Cancer research and clinical trials
- The COVID-19 pandemic has had a major impact on cancer research due to the inability for some researchers to work from home effectively, safely or ethically.1,2
- Laboratory research and grant programs have been disrupted and in some cases, suspended,1 and cancer research has been impacted by a marked reduction in philanthropic funding.1
- Ethics committees have prioritised research for COVID-19, thereby significantly deferring some cancer-related research.1 Many fast-tracked COVID-19-related clinical trials have been launched internationally, some testing repurposed anticancer drugs.3,4
- Trials of some cancer medicines with immunosuppressive effects were considered too great a risk to continue, and have been suspended.1 The pandemic has prompted the rapid deployment of digital health trials worldwide,5 particularly for trials offering essential treatments not otherwise available to the patient.1 This underscores the benefits of telemedicine, and importance of streamlining of ethical and regulatory processes.1
Impact of change
- Tele-trials can facilitate access to trials and trial drugs, as well as allowing trial participation of patients in more remote parts of Australia,2 and have prevented postponement or termination of some cancer clinical trials.6
- The tele-trials model has addressed issues with scientific integrity,7,8 safety concerns and operational burdens of regular clinical trials through:
- However, there are concerns that the impact of the pandemic will have long-lasting effects in the research sector, including reduced opportunities for funding12,13, and potential loss of expertise from the cancer research sector workforce.1
- Globally, the pandemic has had a considerable negative impact on cancer clinical trials, as research staff have been redeployed to frontline clinical activities, global travel restrictions have hampered international collaboration, and reduced numbers of eligible patients have been able to attend trial visits. A global analysis found a 60% decrease in enrolment of new patients in oncology clinical trials in April 2020 compared with April 2019.2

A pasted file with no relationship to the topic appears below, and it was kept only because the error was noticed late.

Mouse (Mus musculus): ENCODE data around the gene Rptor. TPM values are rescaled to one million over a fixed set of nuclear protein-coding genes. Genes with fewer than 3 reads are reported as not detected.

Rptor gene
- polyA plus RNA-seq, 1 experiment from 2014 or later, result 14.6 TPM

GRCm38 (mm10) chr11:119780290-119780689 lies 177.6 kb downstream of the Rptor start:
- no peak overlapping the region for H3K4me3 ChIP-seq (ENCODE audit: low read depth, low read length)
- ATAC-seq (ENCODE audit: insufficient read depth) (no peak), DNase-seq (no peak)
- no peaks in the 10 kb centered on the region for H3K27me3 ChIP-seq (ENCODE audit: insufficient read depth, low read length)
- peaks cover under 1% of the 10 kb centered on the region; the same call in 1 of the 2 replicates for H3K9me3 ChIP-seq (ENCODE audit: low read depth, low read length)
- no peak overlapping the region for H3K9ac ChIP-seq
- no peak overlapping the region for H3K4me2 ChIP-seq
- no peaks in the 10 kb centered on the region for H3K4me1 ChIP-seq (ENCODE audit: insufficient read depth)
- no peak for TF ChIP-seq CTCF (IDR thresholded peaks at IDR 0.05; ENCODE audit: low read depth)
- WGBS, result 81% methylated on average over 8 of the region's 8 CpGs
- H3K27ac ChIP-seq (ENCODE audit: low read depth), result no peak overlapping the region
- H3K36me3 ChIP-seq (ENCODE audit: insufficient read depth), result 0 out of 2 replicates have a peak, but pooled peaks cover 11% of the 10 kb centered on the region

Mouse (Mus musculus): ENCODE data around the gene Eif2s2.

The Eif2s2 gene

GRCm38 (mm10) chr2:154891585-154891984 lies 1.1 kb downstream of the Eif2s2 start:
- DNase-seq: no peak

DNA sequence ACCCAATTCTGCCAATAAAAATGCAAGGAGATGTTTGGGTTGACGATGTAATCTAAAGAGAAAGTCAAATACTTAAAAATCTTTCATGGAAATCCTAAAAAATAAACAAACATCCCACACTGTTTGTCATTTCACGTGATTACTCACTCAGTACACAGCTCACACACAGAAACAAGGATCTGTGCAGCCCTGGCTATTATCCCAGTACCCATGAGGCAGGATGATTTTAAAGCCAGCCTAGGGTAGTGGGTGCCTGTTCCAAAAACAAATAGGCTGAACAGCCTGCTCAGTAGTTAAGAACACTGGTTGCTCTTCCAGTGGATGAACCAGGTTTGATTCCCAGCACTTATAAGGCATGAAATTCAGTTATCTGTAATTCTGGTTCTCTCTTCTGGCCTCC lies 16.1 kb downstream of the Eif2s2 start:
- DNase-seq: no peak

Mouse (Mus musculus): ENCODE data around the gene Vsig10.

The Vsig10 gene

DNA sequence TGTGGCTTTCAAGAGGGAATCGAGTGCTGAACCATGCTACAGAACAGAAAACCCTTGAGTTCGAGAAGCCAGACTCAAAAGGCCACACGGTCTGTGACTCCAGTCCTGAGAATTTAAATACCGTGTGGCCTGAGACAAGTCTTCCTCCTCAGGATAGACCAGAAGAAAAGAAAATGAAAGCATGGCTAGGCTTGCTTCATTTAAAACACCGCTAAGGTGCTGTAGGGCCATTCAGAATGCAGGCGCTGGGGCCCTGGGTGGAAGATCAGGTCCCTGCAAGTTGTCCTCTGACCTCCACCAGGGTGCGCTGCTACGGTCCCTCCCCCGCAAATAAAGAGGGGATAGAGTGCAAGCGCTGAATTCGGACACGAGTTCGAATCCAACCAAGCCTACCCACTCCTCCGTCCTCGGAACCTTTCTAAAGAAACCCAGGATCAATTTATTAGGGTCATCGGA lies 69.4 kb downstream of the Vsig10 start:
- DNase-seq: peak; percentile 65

How can high-value changes be embedded or enhanced?
The following strategies were identified in Australian and international literature and by leading Australian cancer experts and consumers. This list is provided to prompt considerations and future strategies to support high-value cancer care in the Recovery phases of the COVID-19 pandemic.
These strategies are listed at the system-, service-, practitioner-, and patient-levels and are intended to be used by a range of cancer control stakeholders across Australia to support high-value cancer care and improve outcomes for people with cancer.
- Undertaking opportunities to streamline cancer trial methodology and documentation, harmonise responses of individual Human Research Ethics Committees and secretariats to new national standards,4 reduce unnecessary ‘red tape’, and reduce the number of mandatory hospital visits will facilitate access to clinical trials.2
- Promoting collaboration among funding agencies to increase support for cancer researchers, such as through enabling extensions on funding applications, grants and salaries.12,13
- Encouraging, facilitating and evaluating digital approaches to working, such as virtual peer-review panels and holding virtual meetings, to support the continuity of cancer research.13
- Incorporating contingency plans and digital adaptation approaches into the design of trials.9 Examples include enabling home delivery of trial drugs and remote laboratory collections, conducting remote monitoring site visits by trial sponsors, allowing e-signatures for study documents, and electronic review of patient symptoms and adverse events.2,6,9
- Implementing systems for electronic recruitment and collection of patient-reported outcome measures to support the tele-trials model and evaluating the acceptability and efficacy of these systems.
- Surveying academics and clinicians to identify and address emerging issues or barriers to conducting research in a post-pandemic environment.
- Extending opportunities for early career researchers by increasing dissemination of and access to scientific knowledge, and enabling greater interactions with international leaders in the sector, such as through the development of innovative peer mentoring programs.14
- Adopting telehealth to facilitate remote review of patient symptoms and adverse events.6
- Encouraging increased participation in mentoring programs to support early career researchers.14
 De las Heras B, Saini KS, Boyle F et al. Cancer Treatment and Research During the COVID-19 Pandemic: Experience of the First 6 Months. Oncol Ther. 2020. doi: https://doi.org/10.1007/s40487-020-00124-2
 Cancer Australia. Australian Cancer Trials. Accessed; August 2020; https://www.australiancancertrials.gov.au/